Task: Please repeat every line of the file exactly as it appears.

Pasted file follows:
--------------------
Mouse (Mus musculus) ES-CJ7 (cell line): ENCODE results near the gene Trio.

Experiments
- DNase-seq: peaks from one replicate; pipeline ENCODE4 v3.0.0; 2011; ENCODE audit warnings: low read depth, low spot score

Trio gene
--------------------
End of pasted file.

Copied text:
Mouse (Mus musculus) ES-CJ7 (cell line): ENCODE results near the gene Trio.

Experiments
- DNase-seq: peaks from one replicate; pipeline ENCODE4 v3.0.0; 2011; ENCODE audit warnings: low read depth, low spot score

Trio gene